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Gingers - Edible and Ornamental
Kristine Dougherty - Plant Sale Committee
Ginger: probably the first thing you think about is the spice that you can buy in the grocery store, as a root, a powder, or crystallized with sugar. But that's just one of the plants in the family Zingiberaceae. This ginger is Zingiberaceae Officinale, and it's easy to grow in our climate. The flowers are cream colored, and the plants tend to be about three feet tall.

Galangal Want something more unusual and still edible? Try the Thai ginger called Galangal. It can reach 7 feet in height, with dark green strappy leaves. Like other gingers, the flowers are unusual and beautiful, starting out as a string of white globes, opening to yellow and orange flowers that are as unusual as orchids.

Another great edible ginger, Turmeric,is used in Indian cooking and is now popular for its many health related benefits. This orange root spreads rapidly, so be sure you want it where you plant it, or try it in a large pot.

peach ginger And if you'd rather just look at the lovely foliage (varying shades of green or variegated white and green) and striking flowers, lots of different plants are in the Zingiberaceae family but come from different species, including Zingiber zerumbet or pine cone lily; Hedychium or butterfly gingers; Globbas or dancing lady gingers; Kaempferias or peacock gingers; Costus or spiral gingers; and Alpinia or shell gingers. These flowering gingers range from tall Hedychiums, down to two foot tall spiral gingers and low growing shell gingers, all with long lasting flowers.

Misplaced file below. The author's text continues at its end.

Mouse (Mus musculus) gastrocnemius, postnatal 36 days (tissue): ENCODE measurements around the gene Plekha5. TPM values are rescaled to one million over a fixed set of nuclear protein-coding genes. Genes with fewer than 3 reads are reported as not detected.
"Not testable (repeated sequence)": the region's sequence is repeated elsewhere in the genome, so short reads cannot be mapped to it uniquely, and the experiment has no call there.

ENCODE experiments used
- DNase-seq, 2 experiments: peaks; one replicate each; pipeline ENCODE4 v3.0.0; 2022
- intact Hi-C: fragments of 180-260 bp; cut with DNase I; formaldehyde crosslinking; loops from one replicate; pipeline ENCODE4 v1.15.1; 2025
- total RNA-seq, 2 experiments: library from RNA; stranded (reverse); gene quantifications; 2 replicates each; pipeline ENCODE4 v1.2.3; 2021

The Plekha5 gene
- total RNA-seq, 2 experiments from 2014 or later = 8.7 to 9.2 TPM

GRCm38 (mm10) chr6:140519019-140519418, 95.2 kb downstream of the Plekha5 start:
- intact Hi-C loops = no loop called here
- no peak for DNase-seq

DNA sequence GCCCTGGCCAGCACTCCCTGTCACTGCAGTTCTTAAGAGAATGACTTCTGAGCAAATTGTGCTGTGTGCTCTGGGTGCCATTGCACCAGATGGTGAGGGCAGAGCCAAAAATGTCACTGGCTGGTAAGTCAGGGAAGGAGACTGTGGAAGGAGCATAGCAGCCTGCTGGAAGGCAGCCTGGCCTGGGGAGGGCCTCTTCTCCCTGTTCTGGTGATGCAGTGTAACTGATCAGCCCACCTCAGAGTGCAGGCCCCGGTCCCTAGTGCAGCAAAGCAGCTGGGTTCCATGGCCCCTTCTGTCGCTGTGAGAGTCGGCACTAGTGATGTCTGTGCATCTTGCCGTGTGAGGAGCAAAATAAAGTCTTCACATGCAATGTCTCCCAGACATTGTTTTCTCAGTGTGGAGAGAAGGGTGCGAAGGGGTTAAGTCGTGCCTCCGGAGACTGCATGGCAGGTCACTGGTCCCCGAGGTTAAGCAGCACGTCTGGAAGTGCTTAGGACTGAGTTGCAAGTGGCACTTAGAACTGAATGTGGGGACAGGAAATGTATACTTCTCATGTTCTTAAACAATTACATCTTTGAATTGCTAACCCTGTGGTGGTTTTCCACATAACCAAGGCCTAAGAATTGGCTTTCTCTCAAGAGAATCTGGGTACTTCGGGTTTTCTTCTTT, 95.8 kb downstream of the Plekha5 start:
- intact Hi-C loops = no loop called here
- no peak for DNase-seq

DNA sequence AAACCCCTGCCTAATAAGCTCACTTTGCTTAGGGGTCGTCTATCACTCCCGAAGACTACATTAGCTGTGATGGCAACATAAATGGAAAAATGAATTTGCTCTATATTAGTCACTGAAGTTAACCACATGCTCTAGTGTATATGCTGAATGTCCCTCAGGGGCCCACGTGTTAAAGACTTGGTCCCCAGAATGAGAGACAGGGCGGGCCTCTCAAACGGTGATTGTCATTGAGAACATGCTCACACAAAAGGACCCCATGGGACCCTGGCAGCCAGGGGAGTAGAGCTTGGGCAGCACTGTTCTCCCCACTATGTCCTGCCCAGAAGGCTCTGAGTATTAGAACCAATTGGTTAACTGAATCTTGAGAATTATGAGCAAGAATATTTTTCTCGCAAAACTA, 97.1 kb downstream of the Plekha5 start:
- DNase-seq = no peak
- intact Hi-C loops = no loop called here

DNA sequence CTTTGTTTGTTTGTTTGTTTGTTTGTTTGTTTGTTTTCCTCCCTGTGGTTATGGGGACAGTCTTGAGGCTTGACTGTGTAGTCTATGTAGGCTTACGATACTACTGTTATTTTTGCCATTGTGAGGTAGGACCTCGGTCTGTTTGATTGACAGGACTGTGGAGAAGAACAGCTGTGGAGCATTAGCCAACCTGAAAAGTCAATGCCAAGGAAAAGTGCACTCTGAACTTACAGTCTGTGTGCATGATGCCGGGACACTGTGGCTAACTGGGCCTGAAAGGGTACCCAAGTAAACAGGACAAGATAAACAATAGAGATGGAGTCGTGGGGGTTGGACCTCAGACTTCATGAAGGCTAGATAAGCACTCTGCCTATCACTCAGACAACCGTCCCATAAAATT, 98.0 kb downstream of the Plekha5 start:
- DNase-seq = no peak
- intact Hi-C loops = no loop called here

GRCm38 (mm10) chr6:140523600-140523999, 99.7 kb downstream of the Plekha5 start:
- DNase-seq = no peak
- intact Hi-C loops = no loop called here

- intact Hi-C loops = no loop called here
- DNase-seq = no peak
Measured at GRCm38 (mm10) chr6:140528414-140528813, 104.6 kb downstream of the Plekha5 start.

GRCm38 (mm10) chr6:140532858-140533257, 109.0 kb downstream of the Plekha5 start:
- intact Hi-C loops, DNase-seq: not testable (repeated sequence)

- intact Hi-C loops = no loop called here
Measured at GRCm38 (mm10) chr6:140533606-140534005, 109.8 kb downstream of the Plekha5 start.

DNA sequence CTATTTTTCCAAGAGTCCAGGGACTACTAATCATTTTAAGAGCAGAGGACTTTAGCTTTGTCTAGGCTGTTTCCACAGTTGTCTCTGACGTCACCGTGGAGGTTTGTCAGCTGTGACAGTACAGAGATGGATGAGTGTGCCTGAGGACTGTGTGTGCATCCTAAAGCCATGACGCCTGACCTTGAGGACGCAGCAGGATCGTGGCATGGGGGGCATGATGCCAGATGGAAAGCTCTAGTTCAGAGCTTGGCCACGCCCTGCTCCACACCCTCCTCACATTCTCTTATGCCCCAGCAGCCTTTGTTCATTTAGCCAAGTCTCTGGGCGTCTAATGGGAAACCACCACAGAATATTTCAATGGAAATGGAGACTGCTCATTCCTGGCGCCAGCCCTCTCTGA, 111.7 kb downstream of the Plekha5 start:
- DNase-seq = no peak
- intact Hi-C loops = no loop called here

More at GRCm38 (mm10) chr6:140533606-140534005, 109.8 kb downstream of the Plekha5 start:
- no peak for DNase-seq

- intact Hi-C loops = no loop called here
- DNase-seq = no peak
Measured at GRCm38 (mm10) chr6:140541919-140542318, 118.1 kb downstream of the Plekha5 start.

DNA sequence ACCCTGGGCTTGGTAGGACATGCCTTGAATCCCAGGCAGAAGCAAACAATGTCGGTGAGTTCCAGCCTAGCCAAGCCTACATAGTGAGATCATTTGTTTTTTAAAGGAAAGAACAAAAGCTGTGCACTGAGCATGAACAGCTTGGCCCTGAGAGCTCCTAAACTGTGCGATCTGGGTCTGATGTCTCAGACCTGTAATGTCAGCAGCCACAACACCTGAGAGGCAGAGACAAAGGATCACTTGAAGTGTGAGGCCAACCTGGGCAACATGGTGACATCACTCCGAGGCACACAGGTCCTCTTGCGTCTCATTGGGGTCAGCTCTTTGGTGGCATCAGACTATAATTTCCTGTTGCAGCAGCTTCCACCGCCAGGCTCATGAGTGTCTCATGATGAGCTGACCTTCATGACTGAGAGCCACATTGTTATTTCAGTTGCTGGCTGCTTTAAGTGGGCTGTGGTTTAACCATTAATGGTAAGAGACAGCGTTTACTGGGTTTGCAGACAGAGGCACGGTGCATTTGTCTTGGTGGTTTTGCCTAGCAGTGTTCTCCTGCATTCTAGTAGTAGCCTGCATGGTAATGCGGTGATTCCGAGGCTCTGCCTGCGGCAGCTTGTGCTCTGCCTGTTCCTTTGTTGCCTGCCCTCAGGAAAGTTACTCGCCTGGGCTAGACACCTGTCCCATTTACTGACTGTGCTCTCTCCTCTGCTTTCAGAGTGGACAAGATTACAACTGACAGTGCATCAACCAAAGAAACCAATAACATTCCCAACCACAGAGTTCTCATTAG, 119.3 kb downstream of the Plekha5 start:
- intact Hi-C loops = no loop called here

hidden ginger All the gingers like a sheltered spot, filtered sunlight/partial shade, warm weather, humidity and moist soil. That means they do great under your pines, live oaks, or other trees. They are not crazy about full sun, or really dry periods. They require no care except watering if we have drought conditions, and they reward us with attractive foliage and a continuing show of flowers. When we have hard freezes, the foliage will die off, but this perennial reliably returns in the late spring.

Birdsong is grateful to several donors who bring different varieties of edible and ornamental gingers to the plant sale each year. So put this year's plant sale on your calendar: The Old-Timey Plant Sale, March 16, 2019.

Pictured above: Regular edible, Galangal, peach, and hidden gingers.
Birdsong's Old-Timey Plant Sale is March 21, 2020.
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Listed below are all of the "Old Timey Plant" articles. We will be adding to the list so please check back here again!